Congressman Josh Harder is hoping to combat California’s — and Turlock’s — growing homeless population by building a “bridge between Washington and Sacramento,” introducing legislation on Tuesday that likens the statewide issue to natural disasters like wildfires or floods.
Under the Homelessness Emergency Declaration Act, governors in states which have seen increases in homelessness would be able to request federal support for local and state initiatives aimed at combating the problem. The bill is modeled after the existing process for requesting emergency aid after a natural disaster, which Harder believes allows both the state and federal government to treat homelessness as the epidemic it has become.
“First, we’re treating this problem with the seriousness it deserves by calling it a federal emergency and second, we’re creating a framework for the federal government and the state to work together to get it done,” Harder told the Journal. “That mechanism for collaboration doesn’t really exist today, and that’s why you see President Trump and Governor Newsom engaging in a long battle of finger pointing. This is to try and get past that and try to make sure we’re bringing everyone to the table and addressing the problem.”
California Gov. Gavin Newsom and President Donald Trump have been engaged in a public feud over the state’s homeless issue for weeks, with Trump warning that the Environmental Protection Agency could look into San Francisco for polluting the sea with homeless encampment sewage, among other threats.
“We’ve seen the number of folks on the street skyrocket over the last several years and haven’t nearly seen enough attention or focus on it to solve the problem,” Harder said. “Frankly, my biggest frustration is that we’ve seen more shifting of the blame than we’ve seen collaborative approaches to getting things done.”
California saw a larger increase in its number of homeless people over the last year than all other states combined, and in Harder’s 10th Congressional District, the rate of homelessness grew by nearly 16 percent between 2017 and 2018. Turlock isn’t immune to the statewide issue, either: results from the 2019 point in time count found that 245 of Stanislaus County’s 1,923 homeless individuals reside in the city, which accounted for the second-highest rate of homelessness in the county behind Modesto.
“I’ve visited the Turlock Gospel Mission and they do an incredible job providing services, but there are a lot more folks on the streets of Turlock than the gospel mission has room for, and not everyone is a particular fit for their program,” Harder said.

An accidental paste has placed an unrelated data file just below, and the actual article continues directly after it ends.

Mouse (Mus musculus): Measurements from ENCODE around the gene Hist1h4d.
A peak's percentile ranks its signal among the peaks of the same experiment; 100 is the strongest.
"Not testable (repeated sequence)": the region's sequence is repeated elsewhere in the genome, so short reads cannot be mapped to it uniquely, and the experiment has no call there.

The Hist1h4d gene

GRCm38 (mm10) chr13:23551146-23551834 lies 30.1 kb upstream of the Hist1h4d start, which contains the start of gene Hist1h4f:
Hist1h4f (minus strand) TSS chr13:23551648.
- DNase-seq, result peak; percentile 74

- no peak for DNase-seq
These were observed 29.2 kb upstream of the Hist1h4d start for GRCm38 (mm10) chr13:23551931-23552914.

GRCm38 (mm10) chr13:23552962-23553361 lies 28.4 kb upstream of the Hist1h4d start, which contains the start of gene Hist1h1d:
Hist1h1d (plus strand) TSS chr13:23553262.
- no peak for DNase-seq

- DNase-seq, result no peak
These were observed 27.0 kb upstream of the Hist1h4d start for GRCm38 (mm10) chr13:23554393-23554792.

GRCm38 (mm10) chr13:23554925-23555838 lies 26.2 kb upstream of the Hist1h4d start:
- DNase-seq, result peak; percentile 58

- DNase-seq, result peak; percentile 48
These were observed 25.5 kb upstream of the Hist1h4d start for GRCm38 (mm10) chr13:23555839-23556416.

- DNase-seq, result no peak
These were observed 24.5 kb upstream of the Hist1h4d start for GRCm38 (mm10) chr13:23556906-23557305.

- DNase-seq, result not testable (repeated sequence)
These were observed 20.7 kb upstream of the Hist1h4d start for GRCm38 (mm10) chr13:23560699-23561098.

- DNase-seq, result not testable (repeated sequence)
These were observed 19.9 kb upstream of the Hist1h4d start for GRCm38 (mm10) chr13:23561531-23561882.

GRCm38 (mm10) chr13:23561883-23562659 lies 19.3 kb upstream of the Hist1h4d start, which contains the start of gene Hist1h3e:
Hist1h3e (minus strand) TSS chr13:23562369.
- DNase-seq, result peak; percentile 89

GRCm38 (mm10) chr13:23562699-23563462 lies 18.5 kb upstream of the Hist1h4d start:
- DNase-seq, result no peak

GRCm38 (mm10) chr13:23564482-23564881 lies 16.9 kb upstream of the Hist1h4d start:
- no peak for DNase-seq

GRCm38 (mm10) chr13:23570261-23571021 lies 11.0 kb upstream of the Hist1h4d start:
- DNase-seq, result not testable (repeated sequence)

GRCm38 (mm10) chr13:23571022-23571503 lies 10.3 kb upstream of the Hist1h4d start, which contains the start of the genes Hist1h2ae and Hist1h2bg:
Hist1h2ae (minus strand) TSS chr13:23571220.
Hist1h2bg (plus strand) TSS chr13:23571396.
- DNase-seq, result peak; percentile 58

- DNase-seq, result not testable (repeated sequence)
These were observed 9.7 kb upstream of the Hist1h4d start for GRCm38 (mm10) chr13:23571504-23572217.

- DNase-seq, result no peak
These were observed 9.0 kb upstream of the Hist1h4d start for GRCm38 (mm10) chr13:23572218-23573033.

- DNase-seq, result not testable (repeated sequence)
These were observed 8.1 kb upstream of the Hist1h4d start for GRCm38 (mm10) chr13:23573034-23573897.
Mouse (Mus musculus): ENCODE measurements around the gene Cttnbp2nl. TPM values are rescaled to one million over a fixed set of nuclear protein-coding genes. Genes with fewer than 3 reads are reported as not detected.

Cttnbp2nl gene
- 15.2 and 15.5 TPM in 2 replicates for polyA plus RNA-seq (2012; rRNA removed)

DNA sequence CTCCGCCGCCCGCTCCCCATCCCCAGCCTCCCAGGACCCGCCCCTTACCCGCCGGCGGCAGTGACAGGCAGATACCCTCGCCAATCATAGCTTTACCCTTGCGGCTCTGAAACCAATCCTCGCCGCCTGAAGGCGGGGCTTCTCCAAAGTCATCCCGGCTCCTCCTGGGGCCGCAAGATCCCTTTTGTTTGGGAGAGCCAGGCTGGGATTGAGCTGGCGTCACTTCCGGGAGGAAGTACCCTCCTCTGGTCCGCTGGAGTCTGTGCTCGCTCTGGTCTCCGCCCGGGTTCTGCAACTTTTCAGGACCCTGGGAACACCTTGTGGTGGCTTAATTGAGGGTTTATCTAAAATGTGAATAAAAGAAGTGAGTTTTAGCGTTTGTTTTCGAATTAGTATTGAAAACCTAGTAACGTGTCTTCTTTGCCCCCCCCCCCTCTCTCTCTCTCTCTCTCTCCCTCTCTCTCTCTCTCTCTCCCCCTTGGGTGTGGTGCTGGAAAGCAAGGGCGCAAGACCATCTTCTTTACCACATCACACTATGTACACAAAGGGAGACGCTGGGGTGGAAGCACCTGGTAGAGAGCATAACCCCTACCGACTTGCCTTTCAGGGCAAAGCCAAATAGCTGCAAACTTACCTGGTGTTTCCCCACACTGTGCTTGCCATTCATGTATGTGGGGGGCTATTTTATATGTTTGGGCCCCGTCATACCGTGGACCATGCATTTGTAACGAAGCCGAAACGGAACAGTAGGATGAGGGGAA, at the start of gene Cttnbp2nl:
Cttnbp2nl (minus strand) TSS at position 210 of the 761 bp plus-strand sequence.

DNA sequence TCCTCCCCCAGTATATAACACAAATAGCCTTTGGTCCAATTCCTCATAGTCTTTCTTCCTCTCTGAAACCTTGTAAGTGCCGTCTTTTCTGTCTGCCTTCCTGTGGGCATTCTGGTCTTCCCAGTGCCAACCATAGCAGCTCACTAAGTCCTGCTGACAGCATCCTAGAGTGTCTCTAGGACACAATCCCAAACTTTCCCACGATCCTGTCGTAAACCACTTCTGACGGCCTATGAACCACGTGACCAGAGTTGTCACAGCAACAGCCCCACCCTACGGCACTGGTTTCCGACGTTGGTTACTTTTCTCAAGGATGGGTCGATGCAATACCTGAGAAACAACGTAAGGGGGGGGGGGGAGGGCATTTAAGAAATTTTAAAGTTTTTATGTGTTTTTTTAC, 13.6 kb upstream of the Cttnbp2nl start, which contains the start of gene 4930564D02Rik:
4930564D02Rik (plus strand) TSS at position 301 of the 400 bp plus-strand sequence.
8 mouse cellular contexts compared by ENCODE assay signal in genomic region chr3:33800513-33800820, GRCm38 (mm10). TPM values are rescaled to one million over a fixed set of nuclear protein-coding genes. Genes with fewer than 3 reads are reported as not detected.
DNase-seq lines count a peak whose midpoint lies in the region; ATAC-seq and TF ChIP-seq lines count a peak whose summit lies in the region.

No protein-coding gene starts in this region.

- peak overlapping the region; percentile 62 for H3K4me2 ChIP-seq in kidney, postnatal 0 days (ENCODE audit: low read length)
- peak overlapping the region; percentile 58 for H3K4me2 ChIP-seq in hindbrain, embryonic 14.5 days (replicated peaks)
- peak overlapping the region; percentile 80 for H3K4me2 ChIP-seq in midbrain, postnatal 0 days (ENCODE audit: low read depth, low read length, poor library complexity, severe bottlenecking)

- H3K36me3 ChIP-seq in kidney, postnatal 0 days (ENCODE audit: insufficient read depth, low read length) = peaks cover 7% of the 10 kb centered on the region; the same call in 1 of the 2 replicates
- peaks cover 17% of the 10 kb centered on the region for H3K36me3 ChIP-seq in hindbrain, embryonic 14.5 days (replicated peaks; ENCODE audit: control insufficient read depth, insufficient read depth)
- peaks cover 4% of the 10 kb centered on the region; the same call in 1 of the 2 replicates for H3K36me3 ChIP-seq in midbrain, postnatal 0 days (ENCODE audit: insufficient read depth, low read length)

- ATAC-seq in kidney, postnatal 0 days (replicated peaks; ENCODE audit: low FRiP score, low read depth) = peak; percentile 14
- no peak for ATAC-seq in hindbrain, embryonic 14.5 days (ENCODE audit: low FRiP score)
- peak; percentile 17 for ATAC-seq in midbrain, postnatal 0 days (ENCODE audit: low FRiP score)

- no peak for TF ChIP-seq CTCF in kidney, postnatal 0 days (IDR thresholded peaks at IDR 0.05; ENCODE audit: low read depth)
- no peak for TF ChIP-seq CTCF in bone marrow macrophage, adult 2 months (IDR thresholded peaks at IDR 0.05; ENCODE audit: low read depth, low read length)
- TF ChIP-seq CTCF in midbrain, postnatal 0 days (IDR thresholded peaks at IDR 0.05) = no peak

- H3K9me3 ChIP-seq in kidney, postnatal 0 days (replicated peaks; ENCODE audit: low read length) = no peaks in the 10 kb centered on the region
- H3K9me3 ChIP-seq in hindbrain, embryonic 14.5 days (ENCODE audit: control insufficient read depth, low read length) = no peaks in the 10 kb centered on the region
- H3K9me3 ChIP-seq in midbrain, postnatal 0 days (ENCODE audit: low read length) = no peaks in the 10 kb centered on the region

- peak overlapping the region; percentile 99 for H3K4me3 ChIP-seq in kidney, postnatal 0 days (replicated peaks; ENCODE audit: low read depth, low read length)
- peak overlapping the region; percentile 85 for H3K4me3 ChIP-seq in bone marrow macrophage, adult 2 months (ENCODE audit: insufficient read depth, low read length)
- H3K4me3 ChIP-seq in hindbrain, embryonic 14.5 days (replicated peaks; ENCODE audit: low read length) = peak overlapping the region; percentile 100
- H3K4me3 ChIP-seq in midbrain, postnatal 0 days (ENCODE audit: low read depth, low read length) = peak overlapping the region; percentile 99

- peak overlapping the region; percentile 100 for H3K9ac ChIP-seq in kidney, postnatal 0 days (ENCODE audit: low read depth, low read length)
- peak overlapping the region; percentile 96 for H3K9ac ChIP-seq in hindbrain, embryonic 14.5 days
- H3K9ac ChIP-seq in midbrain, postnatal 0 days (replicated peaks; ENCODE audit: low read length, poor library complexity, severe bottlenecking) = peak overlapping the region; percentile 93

It’s Harder’s hope that the Homelessness Emergency Declaration Act would help with this problem, allowing the president to declare a homelessness emergency after receiving a request from a governor of an affected state. Through the Federal Emergency Management Agency and other appropriate agencies, the president would be able to provide emergency assistance to the states, including resources and support that provide housing, emergency food assistance, transportation, mental health care and job training programs.
“Look at the wildfires we've seen throughout California. Every time, there’s a federal emergency declared. When people’s homes burn down, the federal government gets involved to help them get on their feet,” Harder said. “Shouldn’t we be doing the same thing for the thousands living on the street? Isn't that just as big of an emergency?”
The bill is supported by leaders at both the national and local level, including Barbara DiPietro, Senior Director of Policy, National Health Care for the Homeless Council; Barbara Kauss, CEO and Executive Director of Stanislaus Regional Housing Authority; Leslie Abasta-Cummings, CEO of Livingston Community Health and Executive Board Member of the Central California Partnership for Health and Bob Erlenbusch, Executive Director of the Sacramento Regional Coalition to End Homelessness.
Harder hopes that if his legislation makes it to the floor of the Republican-controlled U.S. Senate it will be met with enthusiasm.
“I’m hopeful. President Trump has said he takes this problem seriously, and he tweeted just last week that if California wants to work with the federal government then he’s on board,” Harder said. “I’m taking the president at his word and presenting him with an opportunity that I hope is a bridge between Washington and Sacramento.”
In addition to emergency funding, Harder emphasized the need for more affordable housing and mental health care throughout both the state and District 10 — two of three provisions included in his overarching plan aimed at tackling homelessness, released Monday.
Harder’s plan is aimed at addressing common root causes of homelessness in addition to fighting the underfunding of homelessness prevention efforts through improving mental and behavioral health care services, building more middle class and affordable housing and, lastly, bringing more federal investments to effective organizations in the Central Valley.